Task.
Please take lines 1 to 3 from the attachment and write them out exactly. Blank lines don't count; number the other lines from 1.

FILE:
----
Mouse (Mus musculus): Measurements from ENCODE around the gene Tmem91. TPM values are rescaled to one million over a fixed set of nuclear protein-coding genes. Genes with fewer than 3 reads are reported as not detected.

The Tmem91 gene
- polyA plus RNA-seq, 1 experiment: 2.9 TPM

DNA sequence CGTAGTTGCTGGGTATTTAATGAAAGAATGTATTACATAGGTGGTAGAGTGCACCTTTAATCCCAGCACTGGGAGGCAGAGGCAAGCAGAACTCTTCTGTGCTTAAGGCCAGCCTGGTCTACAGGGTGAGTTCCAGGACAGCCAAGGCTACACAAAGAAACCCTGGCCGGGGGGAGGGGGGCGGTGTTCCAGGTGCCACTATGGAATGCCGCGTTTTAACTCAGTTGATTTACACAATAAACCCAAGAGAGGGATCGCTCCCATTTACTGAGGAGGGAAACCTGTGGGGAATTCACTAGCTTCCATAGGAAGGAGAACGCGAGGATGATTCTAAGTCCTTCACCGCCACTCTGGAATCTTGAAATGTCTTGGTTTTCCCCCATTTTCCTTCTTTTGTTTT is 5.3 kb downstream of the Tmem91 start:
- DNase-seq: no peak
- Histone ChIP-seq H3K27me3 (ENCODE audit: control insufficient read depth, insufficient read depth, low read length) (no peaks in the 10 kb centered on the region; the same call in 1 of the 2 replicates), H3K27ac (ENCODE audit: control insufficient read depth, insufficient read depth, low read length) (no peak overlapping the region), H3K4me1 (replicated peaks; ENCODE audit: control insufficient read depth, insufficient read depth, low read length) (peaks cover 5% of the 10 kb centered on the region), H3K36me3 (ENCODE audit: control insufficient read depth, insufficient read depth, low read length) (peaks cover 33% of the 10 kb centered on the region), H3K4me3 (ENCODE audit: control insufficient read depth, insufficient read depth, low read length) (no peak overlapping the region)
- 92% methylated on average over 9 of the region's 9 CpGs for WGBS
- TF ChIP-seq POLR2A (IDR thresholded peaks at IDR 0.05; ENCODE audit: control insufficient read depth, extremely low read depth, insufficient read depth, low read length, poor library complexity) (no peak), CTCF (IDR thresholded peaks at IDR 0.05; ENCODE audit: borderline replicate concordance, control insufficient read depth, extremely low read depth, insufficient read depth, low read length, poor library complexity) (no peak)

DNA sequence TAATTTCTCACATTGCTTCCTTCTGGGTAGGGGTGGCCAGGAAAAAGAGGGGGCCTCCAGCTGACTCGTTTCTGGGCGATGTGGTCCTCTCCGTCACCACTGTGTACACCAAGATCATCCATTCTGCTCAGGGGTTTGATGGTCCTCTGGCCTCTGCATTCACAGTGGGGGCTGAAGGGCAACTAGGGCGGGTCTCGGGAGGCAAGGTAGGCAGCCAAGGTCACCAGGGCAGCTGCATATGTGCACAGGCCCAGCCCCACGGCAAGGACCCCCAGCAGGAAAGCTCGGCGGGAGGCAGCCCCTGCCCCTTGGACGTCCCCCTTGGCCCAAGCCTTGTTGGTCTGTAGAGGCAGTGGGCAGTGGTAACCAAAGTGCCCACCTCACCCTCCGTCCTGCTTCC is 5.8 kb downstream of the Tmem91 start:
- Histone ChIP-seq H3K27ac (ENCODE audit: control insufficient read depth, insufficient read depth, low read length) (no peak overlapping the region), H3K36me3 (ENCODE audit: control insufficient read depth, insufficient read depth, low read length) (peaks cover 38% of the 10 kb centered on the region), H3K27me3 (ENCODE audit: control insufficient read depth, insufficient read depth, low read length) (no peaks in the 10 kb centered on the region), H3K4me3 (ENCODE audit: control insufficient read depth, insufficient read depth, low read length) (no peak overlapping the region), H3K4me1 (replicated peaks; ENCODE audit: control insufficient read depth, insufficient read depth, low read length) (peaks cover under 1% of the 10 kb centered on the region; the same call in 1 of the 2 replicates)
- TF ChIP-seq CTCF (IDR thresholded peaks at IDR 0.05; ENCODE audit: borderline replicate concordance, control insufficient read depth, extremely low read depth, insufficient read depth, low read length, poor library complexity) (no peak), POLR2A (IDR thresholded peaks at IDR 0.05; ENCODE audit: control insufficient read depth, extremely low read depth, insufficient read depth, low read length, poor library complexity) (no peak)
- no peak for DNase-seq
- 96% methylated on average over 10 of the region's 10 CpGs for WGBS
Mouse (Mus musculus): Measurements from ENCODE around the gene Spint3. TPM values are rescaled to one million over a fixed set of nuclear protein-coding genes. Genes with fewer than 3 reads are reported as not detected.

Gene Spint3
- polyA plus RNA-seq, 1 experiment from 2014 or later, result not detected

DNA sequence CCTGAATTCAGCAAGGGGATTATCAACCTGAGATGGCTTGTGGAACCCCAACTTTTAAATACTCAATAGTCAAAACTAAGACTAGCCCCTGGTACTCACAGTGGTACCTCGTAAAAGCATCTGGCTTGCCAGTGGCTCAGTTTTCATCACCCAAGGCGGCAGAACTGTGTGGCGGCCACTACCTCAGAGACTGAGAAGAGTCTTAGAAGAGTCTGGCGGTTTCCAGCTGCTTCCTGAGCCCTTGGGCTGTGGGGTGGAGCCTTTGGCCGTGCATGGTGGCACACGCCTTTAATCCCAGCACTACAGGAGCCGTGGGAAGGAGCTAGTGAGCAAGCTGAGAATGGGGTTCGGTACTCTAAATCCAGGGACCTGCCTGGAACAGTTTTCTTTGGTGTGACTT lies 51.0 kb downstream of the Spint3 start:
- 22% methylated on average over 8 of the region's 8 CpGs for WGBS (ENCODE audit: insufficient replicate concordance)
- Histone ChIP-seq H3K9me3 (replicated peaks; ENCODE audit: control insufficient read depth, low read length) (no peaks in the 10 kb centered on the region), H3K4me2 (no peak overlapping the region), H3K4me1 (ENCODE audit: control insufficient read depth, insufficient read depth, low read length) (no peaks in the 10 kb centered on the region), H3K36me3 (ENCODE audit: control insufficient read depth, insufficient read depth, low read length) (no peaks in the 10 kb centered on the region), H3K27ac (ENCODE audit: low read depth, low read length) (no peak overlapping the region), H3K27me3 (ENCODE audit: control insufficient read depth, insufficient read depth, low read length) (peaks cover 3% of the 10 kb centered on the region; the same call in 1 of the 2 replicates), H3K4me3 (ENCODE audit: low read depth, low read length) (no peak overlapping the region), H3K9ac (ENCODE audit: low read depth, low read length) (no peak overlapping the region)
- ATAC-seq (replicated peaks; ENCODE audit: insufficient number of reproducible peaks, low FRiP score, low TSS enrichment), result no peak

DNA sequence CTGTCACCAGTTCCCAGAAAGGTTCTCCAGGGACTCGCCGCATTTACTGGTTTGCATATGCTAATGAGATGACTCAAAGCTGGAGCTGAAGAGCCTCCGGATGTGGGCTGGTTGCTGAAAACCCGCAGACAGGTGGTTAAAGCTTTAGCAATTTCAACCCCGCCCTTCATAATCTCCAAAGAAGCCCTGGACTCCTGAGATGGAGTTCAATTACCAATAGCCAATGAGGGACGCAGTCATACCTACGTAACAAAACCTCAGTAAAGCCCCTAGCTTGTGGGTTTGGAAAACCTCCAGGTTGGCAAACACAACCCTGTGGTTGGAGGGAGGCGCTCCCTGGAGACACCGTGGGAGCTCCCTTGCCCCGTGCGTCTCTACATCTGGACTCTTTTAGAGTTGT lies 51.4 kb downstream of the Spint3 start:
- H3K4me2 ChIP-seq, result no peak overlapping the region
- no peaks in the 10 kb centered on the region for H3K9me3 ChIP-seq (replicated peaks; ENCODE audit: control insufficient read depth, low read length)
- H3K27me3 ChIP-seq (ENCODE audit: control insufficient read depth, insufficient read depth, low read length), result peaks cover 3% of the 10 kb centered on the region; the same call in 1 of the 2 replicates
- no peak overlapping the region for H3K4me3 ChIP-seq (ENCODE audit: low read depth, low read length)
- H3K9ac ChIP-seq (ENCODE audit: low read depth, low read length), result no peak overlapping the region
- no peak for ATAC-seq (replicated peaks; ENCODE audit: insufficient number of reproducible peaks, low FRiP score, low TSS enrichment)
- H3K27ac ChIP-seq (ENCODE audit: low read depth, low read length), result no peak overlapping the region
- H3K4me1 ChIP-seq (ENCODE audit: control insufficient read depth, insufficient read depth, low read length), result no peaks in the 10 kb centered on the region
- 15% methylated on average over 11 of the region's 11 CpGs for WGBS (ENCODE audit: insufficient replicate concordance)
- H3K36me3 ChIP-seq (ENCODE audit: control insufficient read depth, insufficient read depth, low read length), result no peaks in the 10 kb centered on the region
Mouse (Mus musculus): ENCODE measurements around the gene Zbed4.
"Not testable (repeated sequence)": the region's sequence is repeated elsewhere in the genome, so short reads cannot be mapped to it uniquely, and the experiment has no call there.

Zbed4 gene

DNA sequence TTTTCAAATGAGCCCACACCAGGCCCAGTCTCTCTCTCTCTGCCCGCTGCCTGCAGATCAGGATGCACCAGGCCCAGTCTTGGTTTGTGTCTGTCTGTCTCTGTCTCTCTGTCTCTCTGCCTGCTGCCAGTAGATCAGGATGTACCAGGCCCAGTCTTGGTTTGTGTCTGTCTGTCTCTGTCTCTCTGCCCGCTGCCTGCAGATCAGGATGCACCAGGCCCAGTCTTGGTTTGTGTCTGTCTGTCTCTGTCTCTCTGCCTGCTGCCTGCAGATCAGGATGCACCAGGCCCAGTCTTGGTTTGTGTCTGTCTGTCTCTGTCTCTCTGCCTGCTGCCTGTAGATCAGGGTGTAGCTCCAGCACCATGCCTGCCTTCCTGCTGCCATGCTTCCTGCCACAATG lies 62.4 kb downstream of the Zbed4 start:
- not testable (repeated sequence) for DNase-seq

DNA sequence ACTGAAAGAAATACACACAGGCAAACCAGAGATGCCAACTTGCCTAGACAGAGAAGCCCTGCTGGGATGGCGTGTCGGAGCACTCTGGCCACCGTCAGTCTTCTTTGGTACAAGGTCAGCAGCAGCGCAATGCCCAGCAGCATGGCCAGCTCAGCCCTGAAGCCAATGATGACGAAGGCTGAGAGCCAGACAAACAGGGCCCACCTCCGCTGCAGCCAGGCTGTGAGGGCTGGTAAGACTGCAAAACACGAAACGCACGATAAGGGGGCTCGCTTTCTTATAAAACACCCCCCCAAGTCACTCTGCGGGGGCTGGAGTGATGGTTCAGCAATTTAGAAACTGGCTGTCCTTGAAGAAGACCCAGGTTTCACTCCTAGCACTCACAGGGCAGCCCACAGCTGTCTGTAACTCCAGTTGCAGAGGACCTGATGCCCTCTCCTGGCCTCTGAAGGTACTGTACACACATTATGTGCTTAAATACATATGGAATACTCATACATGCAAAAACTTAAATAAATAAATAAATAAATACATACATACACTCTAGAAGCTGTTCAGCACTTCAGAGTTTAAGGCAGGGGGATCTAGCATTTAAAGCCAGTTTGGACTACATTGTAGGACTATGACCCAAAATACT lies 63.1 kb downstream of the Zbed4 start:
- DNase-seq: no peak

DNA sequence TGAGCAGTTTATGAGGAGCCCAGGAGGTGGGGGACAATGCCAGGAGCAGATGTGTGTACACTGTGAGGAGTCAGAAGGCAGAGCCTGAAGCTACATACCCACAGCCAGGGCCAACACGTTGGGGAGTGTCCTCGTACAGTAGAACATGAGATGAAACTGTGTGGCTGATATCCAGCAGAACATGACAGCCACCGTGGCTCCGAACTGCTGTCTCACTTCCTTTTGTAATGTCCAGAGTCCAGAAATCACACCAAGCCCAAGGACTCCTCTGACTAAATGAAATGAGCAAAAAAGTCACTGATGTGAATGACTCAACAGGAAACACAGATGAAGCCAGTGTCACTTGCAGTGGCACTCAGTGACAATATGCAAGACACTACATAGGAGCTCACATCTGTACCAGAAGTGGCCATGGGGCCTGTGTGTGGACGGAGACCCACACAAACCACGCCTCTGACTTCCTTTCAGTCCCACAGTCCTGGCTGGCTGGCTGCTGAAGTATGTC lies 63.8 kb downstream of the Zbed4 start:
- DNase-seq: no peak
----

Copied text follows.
Mouse (Mus musculus): Measurements from ENCODE around the gene Tmem91. TPM values are rescaled to one million over a fixed set of nuclear protein-coding genes. Genes with fewer than 3 reads are reported as not detected.

The Tmem91 gene
- polyA plus RNA-seq, 1 experiment: 2.9 TPM